She's the Man
Cast: Viola: Amanda Bynes, Duke: Channing Tatum, Olivia: Laura Ramsey, Dinklage: Vinnie Jones, Gold: David Cross, Daphne: Julie Hagerty, Justin: Robert Hoffman, Monique: Alex Breckenridge
Forget about that "inspired by William Shakespeare's play 'Twelfth Night.' " Other than using several characters' names, "She's the Man" borrows little more than the common Elizabethan device of a gender-crossing disguise. Nevertheless, there is something innately funny about a man trying to act like a woman (recall "Some Like It Hot" and "Tootsie") or women masquerading as men (many instances, of course, in Shakespeare and more recently in the films "Victor/Victoria" and "Connie and Carla"). Yet "She's the Man" fails to exploit the myriad comedic possibilities, settling instead for broad, unconvincing slapstick aimed at 12-year-olds and gags Shakespeare would have rejected as ancient.
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The DreamWorks Pictures release will appeal to young girls, which should give "She's the Man" a couple of good weeks in theaters. But she's going to have much more success in home video. A major plus is a good-looking and eager cast; the drawback is they suffer under the misdirection of one Andy Fickman.
Evidently, Fickman, a Los Angeles stage director with one cable feature ("Reefer Madness: The Movie Musical"), believes no scene has been truly directed unless activity is so strenuous that actors hyperventilate. Naturally, subtlety flies out the window and characters turn into buffoons.
Viola Hastings (Amanda Bynes of TV's "What I Like About You") lives to play soccer, but her high school has cut the girls' program. What's more, her supposed boyfriend, fellow soccer player Justin (Robert Hoffman), displays his chauvinism when he refuses to support her goals. Then several characters drop hints the size of anvils that Viola looks "just like" her twin brother Sebastian (James Kirk, who really doesn't look that much like her). He conveniently has taken a powder to London unbeknownst to their divorced parents to play in a musical festival.
So Viola pretends to be Sebastian and enrolls at his new prep school so she can try out for their soccer team. There are a couple of minor problems here: None of actors at this high school looks younger than 24. And why do they live in dorms?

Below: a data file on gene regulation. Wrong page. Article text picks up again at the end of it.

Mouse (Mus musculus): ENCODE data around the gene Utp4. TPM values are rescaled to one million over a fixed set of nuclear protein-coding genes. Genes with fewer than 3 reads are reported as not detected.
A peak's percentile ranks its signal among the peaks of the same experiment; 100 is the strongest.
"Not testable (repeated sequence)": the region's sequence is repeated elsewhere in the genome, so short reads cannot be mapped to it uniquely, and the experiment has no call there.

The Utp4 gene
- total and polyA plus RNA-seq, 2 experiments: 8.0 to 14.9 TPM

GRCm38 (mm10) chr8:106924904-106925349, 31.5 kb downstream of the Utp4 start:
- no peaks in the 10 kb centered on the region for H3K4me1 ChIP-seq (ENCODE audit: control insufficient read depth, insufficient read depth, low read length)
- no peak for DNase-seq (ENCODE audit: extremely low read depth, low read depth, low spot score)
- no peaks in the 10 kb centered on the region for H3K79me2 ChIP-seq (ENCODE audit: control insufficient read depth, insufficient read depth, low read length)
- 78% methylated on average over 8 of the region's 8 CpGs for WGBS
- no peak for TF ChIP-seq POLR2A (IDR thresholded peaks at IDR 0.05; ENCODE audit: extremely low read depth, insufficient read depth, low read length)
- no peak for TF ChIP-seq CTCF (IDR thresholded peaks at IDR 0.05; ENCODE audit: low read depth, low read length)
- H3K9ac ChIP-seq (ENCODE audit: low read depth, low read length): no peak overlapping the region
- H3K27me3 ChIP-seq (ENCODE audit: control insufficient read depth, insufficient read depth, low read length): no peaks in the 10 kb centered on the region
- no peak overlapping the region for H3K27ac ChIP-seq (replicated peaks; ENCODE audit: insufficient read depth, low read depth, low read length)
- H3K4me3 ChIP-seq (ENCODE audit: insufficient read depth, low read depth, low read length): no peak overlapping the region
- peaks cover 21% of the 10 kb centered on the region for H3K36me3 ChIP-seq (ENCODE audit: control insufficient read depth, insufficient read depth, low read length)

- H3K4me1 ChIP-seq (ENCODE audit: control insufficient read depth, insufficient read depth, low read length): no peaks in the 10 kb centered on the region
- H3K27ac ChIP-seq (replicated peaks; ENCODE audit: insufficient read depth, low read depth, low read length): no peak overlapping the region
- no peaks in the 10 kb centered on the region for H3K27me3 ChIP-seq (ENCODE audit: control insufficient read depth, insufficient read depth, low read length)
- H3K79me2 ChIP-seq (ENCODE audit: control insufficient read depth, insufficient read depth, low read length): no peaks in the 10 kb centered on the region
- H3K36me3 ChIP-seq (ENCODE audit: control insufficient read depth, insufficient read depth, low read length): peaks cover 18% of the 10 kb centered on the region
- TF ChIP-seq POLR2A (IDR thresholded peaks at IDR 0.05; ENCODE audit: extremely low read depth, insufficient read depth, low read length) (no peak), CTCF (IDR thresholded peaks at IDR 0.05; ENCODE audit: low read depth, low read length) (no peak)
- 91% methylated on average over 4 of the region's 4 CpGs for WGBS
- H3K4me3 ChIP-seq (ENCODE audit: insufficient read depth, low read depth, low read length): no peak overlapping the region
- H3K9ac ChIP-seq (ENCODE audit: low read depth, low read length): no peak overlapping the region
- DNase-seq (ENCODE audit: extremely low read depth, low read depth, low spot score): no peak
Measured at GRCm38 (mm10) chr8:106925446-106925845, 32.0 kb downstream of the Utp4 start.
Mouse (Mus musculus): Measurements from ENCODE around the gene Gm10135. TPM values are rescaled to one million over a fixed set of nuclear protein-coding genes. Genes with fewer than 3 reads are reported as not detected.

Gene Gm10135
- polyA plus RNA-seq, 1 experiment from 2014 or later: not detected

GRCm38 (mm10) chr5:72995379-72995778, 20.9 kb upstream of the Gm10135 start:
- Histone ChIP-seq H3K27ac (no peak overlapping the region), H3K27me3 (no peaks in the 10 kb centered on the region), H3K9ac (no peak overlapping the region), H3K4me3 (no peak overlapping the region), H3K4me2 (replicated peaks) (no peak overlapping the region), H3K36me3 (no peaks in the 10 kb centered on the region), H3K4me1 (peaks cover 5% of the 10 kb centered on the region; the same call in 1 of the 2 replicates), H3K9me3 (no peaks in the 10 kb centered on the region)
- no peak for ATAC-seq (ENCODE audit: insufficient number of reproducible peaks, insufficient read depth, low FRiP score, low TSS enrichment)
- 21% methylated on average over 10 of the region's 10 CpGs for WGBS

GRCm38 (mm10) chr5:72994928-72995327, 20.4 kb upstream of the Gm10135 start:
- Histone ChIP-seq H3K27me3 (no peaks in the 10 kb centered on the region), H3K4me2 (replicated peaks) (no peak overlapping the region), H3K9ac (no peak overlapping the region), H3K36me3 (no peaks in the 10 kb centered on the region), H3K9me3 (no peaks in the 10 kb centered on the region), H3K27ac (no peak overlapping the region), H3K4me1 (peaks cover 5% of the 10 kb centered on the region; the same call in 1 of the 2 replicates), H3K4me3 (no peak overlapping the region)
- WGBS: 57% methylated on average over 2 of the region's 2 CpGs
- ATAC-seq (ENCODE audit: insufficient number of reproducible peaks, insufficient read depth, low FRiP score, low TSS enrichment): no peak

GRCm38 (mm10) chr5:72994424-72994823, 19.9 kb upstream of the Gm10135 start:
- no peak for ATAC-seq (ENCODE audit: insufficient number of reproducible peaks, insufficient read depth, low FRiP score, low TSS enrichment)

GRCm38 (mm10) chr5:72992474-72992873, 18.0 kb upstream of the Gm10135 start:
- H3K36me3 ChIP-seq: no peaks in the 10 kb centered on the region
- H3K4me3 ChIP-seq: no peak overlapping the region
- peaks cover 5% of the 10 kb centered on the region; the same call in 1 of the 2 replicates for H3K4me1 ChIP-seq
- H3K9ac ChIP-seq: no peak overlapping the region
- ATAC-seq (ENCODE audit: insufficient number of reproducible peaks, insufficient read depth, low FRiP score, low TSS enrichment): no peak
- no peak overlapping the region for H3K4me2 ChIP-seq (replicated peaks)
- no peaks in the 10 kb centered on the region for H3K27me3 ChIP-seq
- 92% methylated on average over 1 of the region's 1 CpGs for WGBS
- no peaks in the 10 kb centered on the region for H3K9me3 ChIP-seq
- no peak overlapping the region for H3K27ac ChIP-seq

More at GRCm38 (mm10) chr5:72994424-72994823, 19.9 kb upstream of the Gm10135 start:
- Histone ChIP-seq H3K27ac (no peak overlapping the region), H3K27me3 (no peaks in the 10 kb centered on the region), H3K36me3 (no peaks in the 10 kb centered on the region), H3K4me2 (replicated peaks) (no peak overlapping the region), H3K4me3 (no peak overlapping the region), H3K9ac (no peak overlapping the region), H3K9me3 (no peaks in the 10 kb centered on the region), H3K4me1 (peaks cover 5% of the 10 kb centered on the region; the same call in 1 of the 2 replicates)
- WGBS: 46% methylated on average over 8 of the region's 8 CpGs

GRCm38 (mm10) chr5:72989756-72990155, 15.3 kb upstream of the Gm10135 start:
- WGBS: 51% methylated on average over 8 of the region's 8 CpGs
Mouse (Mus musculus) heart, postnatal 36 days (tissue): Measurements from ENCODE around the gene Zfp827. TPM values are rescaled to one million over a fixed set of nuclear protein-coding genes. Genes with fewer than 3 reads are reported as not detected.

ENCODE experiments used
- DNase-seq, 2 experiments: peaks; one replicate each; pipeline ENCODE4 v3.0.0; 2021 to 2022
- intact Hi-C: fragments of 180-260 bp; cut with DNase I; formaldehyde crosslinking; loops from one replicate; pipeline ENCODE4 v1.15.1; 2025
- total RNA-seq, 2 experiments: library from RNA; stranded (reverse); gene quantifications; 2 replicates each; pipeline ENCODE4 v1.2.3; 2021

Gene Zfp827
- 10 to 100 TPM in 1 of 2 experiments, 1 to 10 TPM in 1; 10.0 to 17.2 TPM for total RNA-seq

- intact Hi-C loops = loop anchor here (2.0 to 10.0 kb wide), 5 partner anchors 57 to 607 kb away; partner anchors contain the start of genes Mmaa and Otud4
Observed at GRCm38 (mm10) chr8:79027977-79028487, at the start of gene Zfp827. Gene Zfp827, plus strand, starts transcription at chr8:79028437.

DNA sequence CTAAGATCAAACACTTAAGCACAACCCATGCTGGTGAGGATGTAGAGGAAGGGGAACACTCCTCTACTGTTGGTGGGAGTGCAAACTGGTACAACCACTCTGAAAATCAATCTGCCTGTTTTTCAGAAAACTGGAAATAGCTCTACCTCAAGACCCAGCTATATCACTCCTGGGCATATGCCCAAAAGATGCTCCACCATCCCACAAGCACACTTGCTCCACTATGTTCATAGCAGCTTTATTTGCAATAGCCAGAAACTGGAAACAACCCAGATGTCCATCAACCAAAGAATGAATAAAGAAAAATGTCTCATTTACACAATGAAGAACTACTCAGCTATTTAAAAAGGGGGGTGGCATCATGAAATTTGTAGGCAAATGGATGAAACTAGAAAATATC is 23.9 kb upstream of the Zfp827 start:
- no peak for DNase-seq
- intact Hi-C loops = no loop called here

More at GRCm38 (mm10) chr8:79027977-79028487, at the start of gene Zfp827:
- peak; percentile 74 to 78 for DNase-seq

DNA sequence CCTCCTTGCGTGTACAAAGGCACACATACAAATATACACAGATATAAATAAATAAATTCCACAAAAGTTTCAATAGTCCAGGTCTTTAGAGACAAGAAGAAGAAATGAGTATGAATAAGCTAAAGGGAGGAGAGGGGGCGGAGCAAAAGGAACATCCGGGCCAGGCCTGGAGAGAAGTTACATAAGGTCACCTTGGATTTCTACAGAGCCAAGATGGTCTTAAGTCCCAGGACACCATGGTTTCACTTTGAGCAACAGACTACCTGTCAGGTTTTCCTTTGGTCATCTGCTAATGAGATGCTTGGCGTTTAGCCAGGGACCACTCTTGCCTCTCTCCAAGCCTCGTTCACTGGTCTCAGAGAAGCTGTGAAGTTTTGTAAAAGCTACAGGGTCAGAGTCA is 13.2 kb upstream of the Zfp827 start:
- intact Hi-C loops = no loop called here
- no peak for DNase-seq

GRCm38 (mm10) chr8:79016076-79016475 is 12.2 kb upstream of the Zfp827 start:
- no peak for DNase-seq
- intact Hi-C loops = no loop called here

All this, of course, is a setup for Viola to learn how to walk, talk, dress and live like a man in a male dorm -- which still might have made for good comedy if the filmmakers had given it a chance. But they, or possibly Bynes' agent, refused to let the actress' long hair be cut, so she wears a ridiculous wig that would fool no one. Nor has makeup or the costume department come up with anything to make her into a credible male. And Fickman never lets her drop her femininity, so the whole cross-gender disguise gets lost.
Intriguing complications in Ewan Leslie and Karen McCullah Lutz & Kirsten Smith'sCQ the latter are a team/ep screenplay can only hint at the movie that might have been. Duke (Channing Tatum of "Coach Carter") grows to enjoy heart-to-heart chats with his surprisingly sensitive roomie and teammate Sebastian, causing his roommate to soften toward him in ways he could not imagine. He confesses to him his infatuation with school hottie Olivia (Laura Ramsey), who in turn yearns for -- yes -- Sebastian.
Meanwhile, Sebastian's ex-girlfriend Monique (Alex Breckenridge) continues to make untimely appearances even as the school's ugly duckling Eunice (Emily Perkins) pines for every male, and that includes Sebastian.
Bynes, Tatum and Ramsey appear to have what it takes to do inspired work in these roles. Yet because their director favors shtick over character, you only catch glimpses of their talent.
Many of the peripheral characters are stuck with embarrassing caricatures. This includes Julie Hagerty in a virtual reprise of her recent "Just Friends" ditzy mother, David Cross' over-the-top principal and Robert Torti's cartoon coach.
Production values on this Vancouver shoot fail to rise above the telefilm level.
*Review by Kirk Honeycutt, Hollywood Reporter
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